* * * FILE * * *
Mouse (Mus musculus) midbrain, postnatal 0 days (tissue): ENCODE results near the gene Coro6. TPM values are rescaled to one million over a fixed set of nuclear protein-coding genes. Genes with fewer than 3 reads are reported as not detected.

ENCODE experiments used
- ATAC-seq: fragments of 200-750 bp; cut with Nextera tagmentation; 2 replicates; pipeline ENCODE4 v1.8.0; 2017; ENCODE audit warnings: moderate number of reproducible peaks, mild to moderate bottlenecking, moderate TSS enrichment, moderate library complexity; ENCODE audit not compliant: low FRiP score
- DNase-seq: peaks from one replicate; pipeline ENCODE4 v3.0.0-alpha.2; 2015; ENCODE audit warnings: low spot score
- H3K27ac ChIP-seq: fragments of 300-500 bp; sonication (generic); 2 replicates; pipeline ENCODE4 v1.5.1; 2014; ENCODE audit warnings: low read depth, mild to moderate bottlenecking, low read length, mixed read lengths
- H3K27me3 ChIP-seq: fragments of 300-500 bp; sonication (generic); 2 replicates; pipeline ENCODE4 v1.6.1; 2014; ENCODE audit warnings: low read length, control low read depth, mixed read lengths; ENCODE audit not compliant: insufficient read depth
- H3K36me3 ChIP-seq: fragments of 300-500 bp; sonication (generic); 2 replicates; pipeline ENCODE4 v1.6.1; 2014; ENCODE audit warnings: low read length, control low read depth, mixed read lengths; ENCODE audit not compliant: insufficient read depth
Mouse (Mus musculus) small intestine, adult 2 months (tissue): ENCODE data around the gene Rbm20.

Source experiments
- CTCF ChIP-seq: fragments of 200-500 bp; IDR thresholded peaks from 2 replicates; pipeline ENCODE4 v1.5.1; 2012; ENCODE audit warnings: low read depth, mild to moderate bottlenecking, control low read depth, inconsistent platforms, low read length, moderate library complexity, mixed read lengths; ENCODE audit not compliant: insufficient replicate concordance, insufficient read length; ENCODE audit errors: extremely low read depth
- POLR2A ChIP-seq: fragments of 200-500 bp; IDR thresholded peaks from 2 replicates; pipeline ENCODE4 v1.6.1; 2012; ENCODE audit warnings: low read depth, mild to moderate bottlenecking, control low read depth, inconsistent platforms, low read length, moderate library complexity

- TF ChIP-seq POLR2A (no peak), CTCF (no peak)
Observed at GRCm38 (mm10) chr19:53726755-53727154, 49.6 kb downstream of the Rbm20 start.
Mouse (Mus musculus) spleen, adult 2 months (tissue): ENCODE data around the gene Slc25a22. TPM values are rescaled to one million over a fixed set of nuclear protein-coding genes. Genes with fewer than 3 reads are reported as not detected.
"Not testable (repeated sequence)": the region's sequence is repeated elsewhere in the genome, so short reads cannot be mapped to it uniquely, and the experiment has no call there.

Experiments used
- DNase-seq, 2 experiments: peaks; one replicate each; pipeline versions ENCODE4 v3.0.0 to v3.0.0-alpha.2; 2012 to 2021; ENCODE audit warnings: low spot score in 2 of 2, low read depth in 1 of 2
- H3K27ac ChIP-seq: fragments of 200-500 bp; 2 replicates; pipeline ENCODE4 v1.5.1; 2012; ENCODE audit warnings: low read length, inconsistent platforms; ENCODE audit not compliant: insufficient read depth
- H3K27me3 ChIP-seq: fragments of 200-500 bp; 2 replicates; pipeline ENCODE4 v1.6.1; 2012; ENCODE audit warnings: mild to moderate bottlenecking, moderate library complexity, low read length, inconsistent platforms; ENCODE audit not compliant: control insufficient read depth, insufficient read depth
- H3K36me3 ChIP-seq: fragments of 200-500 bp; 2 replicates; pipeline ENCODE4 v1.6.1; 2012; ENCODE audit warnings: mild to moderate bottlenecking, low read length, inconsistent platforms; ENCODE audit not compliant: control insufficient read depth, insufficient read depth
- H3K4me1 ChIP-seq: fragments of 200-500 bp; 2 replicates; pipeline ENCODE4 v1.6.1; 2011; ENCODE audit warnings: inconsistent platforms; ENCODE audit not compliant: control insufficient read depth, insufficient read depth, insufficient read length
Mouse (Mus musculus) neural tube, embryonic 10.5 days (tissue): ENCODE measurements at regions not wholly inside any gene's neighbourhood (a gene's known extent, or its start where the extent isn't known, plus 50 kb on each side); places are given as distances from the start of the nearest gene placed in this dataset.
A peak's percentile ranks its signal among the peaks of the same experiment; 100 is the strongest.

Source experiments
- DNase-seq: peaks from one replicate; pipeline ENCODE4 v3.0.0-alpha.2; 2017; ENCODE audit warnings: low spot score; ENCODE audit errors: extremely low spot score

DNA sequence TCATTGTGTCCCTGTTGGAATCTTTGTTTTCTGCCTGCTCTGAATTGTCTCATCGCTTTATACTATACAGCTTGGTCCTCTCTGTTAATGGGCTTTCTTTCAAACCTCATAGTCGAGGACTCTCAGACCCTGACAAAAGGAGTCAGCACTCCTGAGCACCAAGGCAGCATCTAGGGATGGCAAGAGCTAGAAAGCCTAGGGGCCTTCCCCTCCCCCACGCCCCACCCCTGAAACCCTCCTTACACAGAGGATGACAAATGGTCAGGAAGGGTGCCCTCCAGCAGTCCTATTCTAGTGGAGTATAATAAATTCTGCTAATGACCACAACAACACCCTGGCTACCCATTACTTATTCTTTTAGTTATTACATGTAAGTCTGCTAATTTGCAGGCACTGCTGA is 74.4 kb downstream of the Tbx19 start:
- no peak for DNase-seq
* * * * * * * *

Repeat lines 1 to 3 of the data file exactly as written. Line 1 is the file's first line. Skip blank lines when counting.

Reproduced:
Mouse (Mus musculus) midbrain, postnatal 0 days (tissue): ENCODE results near the gene Coro6. TPM values are rescaled to one million over a fixed set of nuclear protein-coding genes. Genes with fewer than 3 reads are reported as not detected.

ENCODE experiments used
- ATAC-seq: fragments of 200-750 bp; cut with Nextera tagmentation; 2 replicates; pipeline ENCODE4 v1.8.0; 2017; ENCODE audit warnings: moderate number of reproducible peaks, mild to moderate bottlenecking, moderate TSS enrichment, moderate library complexity; ENCODE audit not compliant: low FRiP score